To the editor:
Regarding your editorial of Monday, Feb. 27 (For big utilities, every storm now a catastrophe"), I would like to outline how the Legislature is addressing valid concerns about utility companies when it comes to their preparation for and response to outages and emergency events like Tropical Storm Irene and the Halloween snowstorm.
After the ice storm of 2008, which caused outages for several days in Unitil's service territory, we put tools in place to hold electric companies accountable for any inadequate power restoration efforts. In 2008, the Legislature passed a law that, among other things, gave the Department of Public Utilities (DPU) authority to investigate and penalize utility companies that fail to live up to their Emergency Response Plans (ERPs) in responding to large storms.
This law mandates that utilities file ERPs with the DPU for its approval, and allows DPU to issue penalties of up to $20 million against any utility that fails to adhere to that plan. These penalties cannot be passed on to ratepayers. This law is now being used as a model for other states, including Connecticut, seeking to strengthen their oversight of electric companies during emergencies.
With these tools, DPU has opened investigations on National Grid, NStar and Western Mass Electric following Tropical Storm Irene and the Halloween snowstorm. So far, DPU has conducted 16 public hearings seeking feedback about these companies' storm-response efforts. The investigation is ongoing. We have given DPU a big stick to penalize utilities whose restoration efforts and communication systems failed.
While I will leave the final determination on the preparedness or response of utilities to DPU, which is holding its evidentiary hearings, both Irene and the Halloween snowstorm were major, historic storms. In fact, while attending a solar power conference in New York City, Tropical Storm Irene hit and I was evacuated from the city. In anticipation, the NYC subway was shut down for the first time in its history. As for the Halloween snowstorm, it too was unprecedented in terms of how much snow fell with leaves still on the trees. In hindsight, it may be the worst snowstorm we experience this winter.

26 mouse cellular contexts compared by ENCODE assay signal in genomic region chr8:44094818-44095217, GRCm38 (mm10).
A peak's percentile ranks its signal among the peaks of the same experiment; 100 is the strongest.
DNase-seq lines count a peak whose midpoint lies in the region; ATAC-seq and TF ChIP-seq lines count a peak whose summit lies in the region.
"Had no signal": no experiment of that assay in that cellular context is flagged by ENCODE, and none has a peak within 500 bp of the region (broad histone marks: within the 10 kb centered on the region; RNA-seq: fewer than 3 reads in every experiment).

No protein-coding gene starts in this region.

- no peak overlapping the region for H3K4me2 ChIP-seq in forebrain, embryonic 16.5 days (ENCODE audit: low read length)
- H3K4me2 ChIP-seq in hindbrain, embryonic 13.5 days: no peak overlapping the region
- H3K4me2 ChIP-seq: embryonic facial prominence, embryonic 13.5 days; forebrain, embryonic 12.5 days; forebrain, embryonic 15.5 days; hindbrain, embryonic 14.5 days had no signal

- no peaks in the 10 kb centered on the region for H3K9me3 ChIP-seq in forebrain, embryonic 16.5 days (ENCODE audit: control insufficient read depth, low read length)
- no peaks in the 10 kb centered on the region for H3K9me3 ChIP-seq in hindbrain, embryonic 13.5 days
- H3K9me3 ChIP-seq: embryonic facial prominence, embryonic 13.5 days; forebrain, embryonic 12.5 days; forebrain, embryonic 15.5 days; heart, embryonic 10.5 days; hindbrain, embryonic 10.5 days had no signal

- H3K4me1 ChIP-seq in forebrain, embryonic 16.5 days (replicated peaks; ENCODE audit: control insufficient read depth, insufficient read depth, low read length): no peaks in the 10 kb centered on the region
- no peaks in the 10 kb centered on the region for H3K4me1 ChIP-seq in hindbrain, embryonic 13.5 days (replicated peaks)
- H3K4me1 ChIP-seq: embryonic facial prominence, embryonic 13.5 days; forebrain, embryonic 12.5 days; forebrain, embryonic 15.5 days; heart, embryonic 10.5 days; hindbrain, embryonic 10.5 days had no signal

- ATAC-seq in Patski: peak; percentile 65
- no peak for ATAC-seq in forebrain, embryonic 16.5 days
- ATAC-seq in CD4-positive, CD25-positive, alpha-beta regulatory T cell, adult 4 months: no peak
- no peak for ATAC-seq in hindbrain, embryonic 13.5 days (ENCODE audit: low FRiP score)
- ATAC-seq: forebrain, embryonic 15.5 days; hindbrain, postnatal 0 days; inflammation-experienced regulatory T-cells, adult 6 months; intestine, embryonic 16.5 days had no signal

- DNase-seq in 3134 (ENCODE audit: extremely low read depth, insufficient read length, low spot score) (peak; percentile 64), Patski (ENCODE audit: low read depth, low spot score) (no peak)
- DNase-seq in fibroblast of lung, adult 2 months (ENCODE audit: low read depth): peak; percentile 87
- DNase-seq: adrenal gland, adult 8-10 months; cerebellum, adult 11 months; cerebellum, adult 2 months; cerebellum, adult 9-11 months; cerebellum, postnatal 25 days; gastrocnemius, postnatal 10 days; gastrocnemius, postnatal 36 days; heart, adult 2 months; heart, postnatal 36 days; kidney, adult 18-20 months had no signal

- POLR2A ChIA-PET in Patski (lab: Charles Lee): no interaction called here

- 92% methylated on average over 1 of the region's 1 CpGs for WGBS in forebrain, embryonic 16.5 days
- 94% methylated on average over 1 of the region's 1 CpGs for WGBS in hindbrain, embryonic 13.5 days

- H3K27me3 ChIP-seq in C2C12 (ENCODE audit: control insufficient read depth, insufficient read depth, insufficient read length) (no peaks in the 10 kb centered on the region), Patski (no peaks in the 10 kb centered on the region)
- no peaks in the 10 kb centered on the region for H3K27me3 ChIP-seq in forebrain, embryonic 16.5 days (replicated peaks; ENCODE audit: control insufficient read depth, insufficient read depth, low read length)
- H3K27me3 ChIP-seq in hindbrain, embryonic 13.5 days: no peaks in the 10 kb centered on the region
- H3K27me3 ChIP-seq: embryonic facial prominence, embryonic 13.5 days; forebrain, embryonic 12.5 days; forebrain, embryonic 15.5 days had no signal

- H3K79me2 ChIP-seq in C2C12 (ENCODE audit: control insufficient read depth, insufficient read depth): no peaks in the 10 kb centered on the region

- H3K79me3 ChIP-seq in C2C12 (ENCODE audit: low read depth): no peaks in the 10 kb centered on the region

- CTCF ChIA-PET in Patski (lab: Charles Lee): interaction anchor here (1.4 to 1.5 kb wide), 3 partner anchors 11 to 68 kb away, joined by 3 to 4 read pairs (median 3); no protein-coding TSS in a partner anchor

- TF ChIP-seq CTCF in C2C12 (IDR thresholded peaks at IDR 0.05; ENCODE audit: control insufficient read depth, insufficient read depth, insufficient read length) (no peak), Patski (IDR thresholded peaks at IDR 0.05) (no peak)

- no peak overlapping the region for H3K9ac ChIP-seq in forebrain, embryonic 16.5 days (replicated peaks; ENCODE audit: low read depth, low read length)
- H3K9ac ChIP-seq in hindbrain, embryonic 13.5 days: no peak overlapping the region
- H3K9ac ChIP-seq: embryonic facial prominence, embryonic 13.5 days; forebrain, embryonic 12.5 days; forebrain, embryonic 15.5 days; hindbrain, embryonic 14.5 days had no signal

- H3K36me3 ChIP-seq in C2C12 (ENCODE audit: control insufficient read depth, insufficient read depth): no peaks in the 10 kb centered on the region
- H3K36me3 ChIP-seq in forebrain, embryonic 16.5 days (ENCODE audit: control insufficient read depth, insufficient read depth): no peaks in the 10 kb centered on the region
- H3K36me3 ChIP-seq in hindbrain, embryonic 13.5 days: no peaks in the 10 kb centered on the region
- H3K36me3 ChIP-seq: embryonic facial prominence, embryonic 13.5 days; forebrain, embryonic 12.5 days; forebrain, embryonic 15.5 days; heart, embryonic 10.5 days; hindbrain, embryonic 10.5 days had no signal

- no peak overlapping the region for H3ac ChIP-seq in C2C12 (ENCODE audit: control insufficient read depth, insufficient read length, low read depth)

While appreciating the magnitude of these storms, this cannot serve as an excuse for any inadequate preparation or response by utilities. Short-term outages during emergency events may be unavoidable, but ratepayers and public-safety officials must be able to effectively communicate with electric companies and avoid lengthy periods of time without power.
Earlier this month, my committee released legislation that imposes new requirements on electric companies to better prepare and communicate with customers. It also would refund any penalty collected by DPU directly to affected ratepayers. The Senate has already passed this bill unanimously, and I expect the House will also support it this term.
Finally, your editorial discussed how municipal lighting plants did a better job responding to these recent storms than the larger, investor-owned utilities. No municipality has formed its own lighting plant since the 1920s, as it is a complex and costly process.
However, earlier this session, my committee also reported favorably a bill that would make it easier for cities or towns to form municipal lighting plants should they choose to do so. I believe giving cities and towns this local option will provide electric companies added incentive to provide quality service to customers.
Indeed, the Legislature has been very active in holding electric companies responsible for their storm and emergency response efforts, especially when they fail to live up to acceptable standards. I look forward to the outcome of the ongoing investigations at DPU, and we will continue to work hard on pending legislation that protects our constituents and improves the communication and preparation of utility companies.
John D. Keenan
7th Essex District
Joint Committee on Telecommunications, Utilities and Energy